Cooperation and coordination on the technical protocols and standards used for charging facilities will be essential for widespread adoption of electric vehicles, according to a paper released Wednesday.
Interoperability across a widespread, open-access public charging infrastructure will be essential to support EV drivers beyond early adopters, according to the white paper, Interoperability of Public Electric Vehicle Charging Infrastructure. The paper is a collaborative effort of the Electric Power Research Institute, the American Public Power Association, the Edison Electric Institute, the Alliance for Transportation Electrification, and the National Rural Electric Cooperative Association.
The paper identifies four key challenge areas related to interoperability, which it defines as the ability of multiple systems to work together without restriction. Those four areas are: interactions between charging networks, interactions between a charging station and a charging network, interactions between an electric vehicle and the electric distribution network, and incompatible physical designs of direct current (DC) charging interfaces.
According to the paper, public charging infrastructure has developed through a patchwork of grant funding, settlement funds, private investment, and electric company pilots and programs, which has resulted in a variety of standards that can hinder the proliferation of public charging stations and create confusion among consumers.
“This is a helpful guidepost for all industry players to ensure we look before we leap in implementing major changes, and to consider where other communities are moving so that we can take a smart approach together,” said Mike Hyland, senior vice president of engineering services at the American Public Power Association.
The paper notes a number of challenges or concerns that utilities and other potential electric vehicle service providers might face due to the lack of interoperability.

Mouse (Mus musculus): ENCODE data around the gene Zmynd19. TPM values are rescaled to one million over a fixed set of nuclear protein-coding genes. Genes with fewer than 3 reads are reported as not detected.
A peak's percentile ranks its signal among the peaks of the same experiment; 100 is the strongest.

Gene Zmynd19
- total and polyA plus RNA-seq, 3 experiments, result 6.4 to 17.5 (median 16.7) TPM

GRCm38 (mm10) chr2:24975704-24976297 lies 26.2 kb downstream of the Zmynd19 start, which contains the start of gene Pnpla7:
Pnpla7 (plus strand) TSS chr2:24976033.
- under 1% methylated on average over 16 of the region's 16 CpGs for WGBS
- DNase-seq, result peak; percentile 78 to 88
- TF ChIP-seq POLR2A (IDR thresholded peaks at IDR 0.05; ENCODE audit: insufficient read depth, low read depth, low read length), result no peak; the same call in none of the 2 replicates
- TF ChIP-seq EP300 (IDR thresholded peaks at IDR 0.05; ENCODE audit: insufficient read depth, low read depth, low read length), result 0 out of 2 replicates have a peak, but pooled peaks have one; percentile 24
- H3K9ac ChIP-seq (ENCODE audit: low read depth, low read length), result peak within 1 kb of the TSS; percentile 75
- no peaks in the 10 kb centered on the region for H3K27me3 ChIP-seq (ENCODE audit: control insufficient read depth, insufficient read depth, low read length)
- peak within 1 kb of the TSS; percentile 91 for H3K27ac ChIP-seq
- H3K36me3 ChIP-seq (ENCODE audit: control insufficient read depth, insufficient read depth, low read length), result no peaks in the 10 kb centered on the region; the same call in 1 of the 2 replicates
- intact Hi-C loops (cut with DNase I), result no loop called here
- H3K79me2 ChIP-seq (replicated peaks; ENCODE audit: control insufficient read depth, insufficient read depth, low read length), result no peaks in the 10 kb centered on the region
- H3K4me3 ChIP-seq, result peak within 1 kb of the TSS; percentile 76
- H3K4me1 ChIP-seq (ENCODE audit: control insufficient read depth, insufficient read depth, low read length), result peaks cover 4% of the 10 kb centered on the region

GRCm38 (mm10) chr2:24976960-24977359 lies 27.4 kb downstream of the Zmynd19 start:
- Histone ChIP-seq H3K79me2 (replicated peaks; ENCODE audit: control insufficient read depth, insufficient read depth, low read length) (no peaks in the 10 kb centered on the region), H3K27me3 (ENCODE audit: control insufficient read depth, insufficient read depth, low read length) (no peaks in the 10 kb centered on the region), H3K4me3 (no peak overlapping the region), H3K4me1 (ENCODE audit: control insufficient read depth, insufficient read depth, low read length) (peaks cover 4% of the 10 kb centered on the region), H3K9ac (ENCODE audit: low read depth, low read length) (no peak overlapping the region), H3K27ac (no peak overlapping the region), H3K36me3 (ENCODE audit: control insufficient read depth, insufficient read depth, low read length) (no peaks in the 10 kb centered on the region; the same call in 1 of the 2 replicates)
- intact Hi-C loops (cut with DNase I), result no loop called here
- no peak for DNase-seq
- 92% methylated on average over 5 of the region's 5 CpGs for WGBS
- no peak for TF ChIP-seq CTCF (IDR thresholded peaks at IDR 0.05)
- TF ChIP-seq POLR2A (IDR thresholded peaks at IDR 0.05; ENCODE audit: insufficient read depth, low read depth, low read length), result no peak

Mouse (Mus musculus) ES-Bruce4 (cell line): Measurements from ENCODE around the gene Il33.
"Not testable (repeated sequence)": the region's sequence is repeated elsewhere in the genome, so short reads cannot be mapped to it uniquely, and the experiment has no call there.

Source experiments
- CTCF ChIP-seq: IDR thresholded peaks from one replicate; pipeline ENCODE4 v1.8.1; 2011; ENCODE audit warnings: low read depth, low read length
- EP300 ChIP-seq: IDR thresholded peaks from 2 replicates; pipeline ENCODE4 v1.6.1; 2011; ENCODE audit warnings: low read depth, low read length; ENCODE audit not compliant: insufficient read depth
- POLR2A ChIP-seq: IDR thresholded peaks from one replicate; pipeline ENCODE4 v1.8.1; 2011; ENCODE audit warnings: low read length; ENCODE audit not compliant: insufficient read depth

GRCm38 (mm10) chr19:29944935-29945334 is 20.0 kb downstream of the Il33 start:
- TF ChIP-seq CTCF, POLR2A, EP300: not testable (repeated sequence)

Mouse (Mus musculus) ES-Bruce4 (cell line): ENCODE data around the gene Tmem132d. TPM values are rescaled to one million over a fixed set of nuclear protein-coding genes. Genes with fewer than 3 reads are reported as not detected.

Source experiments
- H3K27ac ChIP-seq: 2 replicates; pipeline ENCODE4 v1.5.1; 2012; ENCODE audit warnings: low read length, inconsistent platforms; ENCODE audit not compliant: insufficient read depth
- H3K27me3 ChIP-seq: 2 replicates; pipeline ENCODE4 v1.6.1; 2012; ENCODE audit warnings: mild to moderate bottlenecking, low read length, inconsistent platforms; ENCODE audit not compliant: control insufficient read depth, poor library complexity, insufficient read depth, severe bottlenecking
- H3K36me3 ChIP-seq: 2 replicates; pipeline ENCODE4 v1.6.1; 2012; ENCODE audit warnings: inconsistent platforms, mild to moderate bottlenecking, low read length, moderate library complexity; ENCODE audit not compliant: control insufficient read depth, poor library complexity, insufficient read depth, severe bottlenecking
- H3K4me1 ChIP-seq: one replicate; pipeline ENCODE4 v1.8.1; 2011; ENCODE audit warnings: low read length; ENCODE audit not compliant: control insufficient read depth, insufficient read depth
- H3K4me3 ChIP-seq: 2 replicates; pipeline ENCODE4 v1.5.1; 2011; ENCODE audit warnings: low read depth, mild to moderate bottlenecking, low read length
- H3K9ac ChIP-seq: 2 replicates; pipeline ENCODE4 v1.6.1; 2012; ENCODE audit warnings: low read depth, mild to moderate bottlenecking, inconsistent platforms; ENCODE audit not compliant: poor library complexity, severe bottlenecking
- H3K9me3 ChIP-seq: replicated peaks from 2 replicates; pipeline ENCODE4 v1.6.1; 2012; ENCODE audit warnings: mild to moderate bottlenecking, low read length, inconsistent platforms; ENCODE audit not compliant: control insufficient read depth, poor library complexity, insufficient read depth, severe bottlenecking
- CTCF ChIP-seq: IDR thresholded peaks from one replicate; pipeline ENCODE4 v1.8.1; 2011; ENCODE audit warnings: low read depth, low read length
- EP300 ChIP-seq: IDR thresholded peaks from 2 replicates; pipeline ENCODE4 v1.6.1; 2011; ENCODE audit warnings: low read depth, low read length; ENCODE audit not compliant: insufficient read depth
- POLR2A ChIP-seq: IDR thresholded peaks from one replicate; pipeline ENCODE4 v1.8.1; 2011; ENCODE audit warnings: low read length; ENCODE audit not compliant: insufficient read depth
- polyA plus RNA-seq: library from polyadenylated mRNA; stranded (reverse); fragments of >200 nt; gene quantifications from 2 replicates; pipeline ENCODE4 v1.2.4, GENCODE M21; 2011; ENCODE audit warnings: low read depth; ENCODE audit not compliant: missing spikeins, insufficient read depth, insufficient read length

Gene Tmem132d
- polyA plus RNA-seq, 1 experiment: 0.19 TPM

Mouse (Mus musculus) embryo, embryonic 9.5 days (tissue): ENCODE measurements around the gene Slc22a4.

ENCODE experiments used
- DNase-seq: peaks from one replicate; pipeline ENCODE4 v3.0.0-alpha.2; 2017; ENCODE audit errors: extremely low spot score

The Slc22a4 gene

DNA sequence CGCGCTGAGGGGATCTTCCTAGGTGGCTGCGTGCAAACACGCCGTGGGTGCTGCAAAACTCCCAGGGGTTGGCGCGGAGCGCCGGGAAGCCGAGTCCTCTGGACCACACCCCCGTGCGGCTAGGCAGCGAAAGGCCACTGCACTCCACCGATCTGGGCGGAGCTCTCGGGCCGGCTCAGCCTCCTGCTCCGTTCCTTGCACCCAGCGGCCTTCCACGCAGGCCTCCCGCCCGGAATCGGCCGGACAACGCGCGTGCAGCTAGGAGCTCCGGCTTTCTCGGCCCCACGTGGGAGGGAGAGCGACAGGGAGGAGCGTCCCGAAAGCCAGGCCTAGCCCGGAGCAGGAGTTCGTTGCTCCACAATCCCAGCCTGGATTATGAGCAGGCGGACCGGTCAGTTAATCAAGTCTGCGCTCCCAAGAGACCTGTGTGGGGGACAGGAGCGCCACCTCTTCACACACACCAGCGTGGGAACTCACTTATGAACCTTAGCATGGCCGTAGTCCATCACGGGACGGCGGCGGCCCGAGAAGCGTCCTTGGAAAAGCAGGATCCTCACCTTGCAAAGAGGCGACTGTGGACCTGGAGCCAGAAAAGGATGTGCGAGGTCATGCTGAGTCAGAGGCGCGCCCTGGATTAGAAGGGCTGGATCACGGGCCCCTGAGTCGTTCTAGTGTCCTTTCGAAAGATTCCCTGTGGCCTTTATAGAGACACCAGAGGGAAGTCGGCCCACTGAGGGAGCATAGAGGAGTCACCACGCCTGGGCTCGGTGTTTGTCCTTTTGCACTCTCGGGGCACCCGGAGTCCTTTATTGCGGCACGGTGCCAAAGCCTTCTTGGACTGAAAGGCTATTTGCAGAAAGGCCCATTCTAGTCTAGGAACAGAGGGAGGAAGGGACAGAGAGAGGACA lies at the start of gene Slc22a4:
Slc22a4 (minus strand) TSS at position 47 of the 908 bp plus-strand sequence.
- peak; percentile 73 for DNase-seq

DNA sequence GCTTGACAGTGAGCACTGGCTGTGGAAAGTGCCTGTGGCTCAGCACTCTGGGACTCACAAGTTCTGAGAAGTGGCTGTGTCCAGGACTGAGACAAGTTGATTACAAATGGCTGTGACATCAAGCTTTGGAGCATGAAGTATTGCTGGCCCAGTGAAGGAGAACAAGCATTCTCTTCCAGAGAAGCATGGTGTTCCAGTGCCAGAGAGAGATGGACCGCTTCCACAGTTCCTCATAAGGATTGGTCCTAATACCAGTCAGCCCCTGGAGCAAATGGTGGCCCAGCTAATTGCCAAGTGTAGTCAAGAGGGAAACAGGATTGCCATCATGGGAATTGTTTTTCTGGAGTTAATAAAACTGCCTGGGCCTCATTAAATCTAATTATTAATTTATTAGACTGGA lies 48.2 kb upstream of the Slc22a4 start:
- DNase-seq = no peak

The paper calls for network-to-network charging ability through development of a common platform and a single network subscription or contract, often called “e-roaming,” that EV drivers would be able to access. This would allow EV drivers to access public charging stations run by any owner/operator, in the same way cell phone users can use a variety of cellular networks regardless of the kind of mobile device they use.
A related challenge is interoperability between charging stations and networks. Proprietary protocols can lock vendors, typically charging station owners, into a closed-network provider for the lifetime of the charging equipment. The paper asserts that such arrangements can limit competition and innovation by forcing vendors to purchase new equipment if they want to change network service providers. Efforts to integrate charging networks and make them interoperable are already under way through standards such as the Open Charge Point Protocol, which is widely used in Europe and is gaining acceptance in the U.S.
The lack of interoperability in EV charging networks inhibits the ability of electric utilities to manage public charging infrastructure securely, cost-effectively, and reliably, while also planning for future public charging growth.
The paper also points out that there is not a single standard interface for DC EV charging, and three different types of EV charge ports are in use today, which increases operational complexity and costs and can lead to customer confusion.
Unless interoperability issues are addressed, the paper argues, U.S. public charging infrastructure will continue to scale along “fragmented and inefficient paths, potentially resulting in higher costs, less than optimum customer experience, and stranded investments.”
The paper notes that a recent EEI/Institute for Electric Innovation report estimates that nearly one million public charging ports will be needed in the U.S. by 2030 to support nearly 19 million electric vehicles, and that fewer than 100,000 ports are currently available, many of which impose limits on their access and use.